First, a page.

Virginia residents who think they might like to pursue careers in court reporting should know that these jobs, no matter how entry level they may be, will require some kind of formal education after receiving a high school diploma or its equivalent.
Without this kind of educational training, finding a job in the field is virtually impossible, and a job in this field is definitely not something you will want to miss out on. Not only are positions very secure these days, but court reporters also enjoy relatively simple, non-taxing work, and a salary that is well above the state average for Virginia.
This is not to say, of course, that every education has to result in a full blown degree. There are many great training programs out there, often offered by online schools or by technical or trade schools, that do not result in an actual degree, but that still teach many of the skills necessary to succeed in this industry.
If you do not think a higher college education is a good fit for you, then you might fare very well at one of these institutions. Since they are not accredited, you will have to find other means of doing your research on its credibility, such as talking to former or current students, reading reviews online, and checking up on the school’s history.
Most commonly, however, professionals in this line of work will have at least an associate’s degree. Associate’s degrees are typically earned in around two years, sometimes less, from a community college or from an online school. Because these degrees are not typically earned at traditional higher learning institutions, they tend to be cheaper to achieve.
What’s more is such programs are, more often than not, designed with working adults and busy parents in mind, so classes are commonly held in the evenings or on weekends if you so choose. Or, in the case of online schooling, whenever you want to have class! This makes associate’s degrees a great option for those with other demands and who need to get their educations as quickly as possible.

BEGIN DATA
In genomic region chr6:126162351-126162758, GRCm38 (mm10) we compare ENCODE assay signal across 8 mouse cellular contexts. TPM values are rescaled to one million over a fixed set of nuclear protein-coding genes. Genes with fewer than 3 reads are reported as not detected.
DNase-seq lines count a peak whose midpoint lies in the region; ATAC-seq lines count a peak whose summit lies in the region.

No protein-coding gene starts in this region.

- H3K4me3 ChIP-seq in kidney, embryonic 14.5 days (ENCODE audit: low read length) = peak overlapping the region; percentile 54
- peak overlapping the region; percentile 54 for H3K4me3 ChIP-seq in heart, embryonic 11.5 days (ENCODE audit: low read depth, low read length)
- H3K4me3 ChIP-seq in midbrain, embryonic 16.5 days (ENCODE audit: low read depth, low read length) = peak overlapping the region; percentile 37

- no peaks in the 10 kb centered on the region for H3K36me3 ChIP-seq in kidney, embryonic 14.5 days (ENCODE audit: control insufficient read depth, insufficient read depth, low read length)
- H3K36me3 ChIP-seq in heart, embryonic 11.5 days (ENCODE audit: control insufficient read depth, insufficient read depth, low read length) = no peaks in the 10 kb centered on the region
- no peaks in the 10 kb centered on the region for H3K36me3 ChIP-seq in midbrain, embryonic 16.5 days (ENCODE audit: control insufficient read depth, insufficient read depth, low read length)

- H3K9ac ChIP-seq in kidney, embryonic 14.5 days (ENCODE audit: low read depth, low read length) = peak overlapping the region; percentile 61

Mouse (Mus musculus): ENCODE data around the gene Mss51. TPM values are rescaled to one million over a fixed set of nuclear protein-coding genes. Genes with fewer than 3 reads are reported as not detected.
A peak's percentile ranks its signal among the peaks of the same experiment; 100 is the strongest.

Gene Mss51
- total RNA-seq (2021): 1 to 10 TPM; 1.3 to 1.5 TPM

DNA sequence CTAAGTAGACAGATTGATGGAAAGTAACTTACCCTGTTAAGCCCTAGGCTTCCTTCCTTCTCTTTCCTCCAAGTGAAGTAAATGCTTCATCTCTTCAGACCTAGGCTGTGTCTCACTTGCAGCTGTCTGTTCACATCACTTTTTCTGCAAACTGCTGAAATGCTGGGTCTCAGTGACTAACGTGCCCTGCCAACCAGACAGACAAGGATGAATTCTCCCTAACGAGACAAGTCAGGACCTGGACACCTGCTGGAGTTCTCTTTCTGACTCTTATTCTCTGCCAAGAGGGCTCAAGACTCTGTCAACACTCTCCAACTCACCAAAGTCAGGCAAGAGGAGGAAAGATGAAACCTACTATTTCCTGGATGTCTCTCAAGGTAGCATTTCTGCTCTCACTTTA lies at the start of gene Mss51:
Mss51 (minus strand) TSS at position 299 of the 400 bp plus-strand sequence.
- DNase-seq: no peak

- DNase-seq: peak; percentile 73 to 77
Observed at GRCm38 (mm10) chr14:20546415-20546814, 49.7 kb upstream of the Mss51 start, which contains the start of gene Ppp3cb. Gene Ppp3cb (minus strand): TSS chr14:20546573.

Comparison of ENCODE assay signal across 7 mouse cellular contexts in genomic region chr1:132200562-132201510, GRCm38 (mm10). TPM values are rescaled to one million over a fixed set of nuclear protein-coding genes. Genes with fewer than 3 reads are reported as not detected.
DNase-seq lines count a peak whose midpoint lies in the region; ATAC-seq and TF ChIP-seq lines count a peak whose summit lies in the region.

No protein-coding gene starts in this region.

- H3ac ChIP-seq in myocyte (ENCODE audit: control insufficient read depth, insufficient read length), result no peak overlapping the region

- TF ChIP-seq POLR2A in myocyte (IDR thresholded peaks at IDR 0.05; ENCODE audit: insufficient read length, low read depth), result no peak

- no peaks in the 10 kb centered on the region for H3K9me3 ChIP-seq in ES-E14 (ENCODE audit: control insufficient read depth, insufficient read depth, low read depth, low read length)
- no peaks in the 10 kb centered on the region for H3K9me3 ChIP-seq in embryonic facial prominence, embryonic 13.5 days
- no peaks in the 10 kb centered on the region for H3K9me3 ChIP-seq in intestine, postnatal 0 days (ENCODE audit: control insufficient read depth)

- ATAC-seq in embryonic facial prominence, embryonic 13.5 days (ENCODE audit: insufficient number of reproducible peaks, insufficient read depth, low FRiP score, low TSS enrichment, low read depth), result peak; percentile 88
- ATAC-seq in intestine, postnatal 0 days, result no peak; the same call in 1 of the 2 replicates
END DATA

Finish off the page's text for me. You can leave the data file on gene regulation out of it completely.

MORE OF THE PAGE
Others in the field will go on to achieve their bachelor’s degree in court reporting or a related area. This degree is most commonly earned from a traditional college or university and takes, on average, about four years to complete. Such a degree will automatically start you at a higher salary in the field, and usually at a better, more prestigious position, meaning you have to do less climbing your way up.
Keep in mind too that it is possible to earn an associate’s degree and then to transfer your credits to a bachelor’s degree program and thus complete your bachelor’s degree in only around two years.
This is a great option for those who have finished earlier schooling but who want to continue their educations or to make them more relevant to the field.
There are not many court reporters out there who have master’s degrees or doctoral degrees, and these degrees are certainly not necessary to success in the field. In fact, you would be hard pressed to find a master’s level or PhD level program for court reporting in the state.
However, if you so wish, you could choose to pursue a higher level degree in something related, like criminal justice or criminology. In any case, a higher level degree, no matter what it is in, will likely cause you to earn a higher salary than yoru colleagues and will be nothing but a benefit to you throughout your career and your life in general.
In addition to earning a degree, you might also consider achieving a certification in order to supplement your education or to increase your skills in a particular area of the field. Certificates are granted by a number of institutions and organizations.
Certificate programs vary in the amount of time they take to complete, but they tend to be brief and inexpensive. A certificate is not a degree or a replacement for a degree, but it is an easy way to show your expertise in a particular area of the field, and it can help you to achieve jobs.